Things are different in our house as I wash dishes and Julie milks the cow. However, as I learn more about my grandfather I marvel at his strength. He bought a tractor before anybody else had one and borrowed money to do it. Grandpa ran a number of businesses, all to support a central theme. He did row cropping, kept pigs and cattle (and brought in Limousin genetics early on), ran a feed and fertilizer business on the farm, sold Badger equipment and always worked to improve his own land, herd genetics and equipment. Along the way he positively impacted an awful lot of people (and ticked off a few). I feel like I’m weird because I ask cattle to eat grass. I can’t imagine how he felt…his entire life. Just know that grandpa feared the debt he held…and for good reason. He had seen downturns in agriculture and was always planting his earnings back into the farm. I think he would be astounded at current land valuations and heading for cover. He probably wouldn’t be selling land but he would be taking full advantage of the cattle price.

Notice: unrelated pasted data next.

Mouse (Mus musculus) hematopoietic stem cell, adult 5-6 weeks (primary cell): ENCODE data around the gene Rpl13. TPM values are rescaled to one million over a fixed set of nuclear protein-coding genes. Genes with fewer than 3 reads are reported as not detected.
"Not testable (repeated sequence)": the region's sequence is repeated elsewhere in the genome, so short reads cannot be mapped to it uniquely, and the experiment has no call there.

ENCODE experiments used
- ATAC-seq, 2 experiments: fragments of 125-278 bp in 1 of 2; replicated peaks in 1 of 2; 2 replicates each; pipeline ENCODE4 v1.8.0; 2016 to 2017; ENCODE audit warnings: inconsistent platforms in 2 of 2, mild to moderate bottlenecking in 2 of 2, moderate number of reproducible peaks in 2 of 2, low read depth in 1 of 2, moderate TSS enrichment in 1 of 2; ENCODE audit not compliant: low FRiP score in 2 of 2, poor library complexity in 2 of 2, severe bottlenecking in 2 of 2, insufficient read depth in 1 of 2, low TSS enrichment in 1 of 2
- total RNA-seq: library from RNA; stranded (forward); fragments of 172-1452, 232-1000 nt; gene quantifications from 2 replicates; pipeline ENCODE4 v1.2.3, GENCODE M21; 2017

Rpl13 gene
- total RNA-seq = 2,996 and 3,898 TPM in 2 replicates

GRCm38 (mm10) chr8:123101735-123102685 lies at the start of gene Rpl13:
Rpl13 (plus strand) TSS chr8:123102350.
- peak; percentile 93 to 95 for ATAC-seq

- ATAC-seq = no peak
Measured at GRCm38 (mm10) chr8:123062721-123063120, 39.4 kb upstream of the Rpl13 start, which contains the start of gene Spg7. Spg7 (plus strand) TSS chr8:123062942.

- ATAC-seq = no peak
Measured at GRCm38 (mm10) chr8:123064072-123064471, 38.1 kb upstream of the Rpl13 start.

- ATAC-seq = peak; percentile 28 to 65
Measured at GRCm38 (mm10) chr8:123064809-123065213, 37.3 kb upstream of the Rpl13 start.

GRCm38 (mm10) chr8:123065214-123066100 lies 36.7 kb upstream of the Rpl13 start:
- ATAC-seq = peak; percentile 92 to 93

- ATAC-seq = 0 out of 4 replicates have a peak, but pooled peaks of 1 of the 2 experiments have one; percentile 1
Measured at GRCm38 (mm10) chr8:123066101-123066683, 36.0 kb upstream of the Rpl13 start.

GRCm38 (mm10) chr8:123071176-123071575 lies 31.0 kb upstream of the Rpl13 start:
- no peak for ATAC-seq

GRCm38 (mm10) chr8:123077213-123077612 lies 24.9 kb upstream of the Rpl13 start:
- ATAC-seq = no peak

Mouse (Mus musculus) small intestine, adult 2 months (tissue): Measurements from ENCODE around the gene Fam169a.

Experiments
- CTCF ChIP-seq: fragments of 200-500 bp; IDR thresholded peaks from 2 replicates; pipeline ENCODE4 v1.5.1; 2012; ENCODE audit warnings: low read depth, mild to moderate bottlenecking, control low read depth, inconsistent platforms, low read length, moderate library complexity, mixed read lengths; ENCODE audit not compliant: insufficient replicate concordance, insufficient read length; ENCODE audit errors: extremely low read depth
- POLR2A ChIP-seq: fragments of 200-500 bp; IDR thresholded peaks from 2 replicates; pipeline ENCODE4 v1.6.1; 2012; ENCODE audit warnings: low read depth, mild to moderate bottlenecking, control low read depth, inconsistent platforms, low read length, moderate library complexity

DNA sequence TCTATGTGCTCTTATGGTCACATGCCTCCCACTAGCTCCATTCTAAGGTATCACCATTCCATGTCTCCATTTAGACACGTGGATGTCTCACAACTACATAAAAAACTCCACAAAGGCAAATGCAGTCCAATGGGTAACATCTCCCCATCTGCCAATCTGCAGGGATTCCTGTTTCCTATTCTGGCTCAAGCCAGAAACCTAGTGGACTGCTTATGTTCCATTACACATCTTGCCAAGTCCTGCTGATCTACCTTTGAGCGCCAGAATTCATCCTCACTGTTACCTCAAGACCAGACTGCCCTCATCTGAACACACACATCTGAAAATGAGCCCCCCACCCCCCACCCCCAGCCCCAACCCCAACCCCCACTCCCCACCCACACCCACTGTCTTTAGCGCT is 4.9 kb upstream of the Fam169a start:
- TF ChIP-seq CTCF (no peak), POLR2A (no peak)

To continue, exports are necessary to pay for imports. You can only pay for products with production. If exports dry up, we are in trouble. More so if debt is involved as in the hog floor above. Grandpa stayed out of trouble by selling feed, fertilizer, equipment and livestock and working to minimize debt. But the ’80’s were hard all the way around. Again from the Fed paper:

During the 1970s, surging exports underpinned a new plateau in agricultural commodity prices, and farm revenues reached a record high. From 1971 to 1973, agricultural commodity prices jumped 75 percent and remained elevated throughout the decade.

But then…

A weak global economy, world debt problems, a strong exchange value of the dollar and trade barriers—including a Russian grain embargo—cut U.S. agricultural exports (Drabenstott). In 1986, agricultural exports bottomed at $47 billion, half the levels posted five years earlier.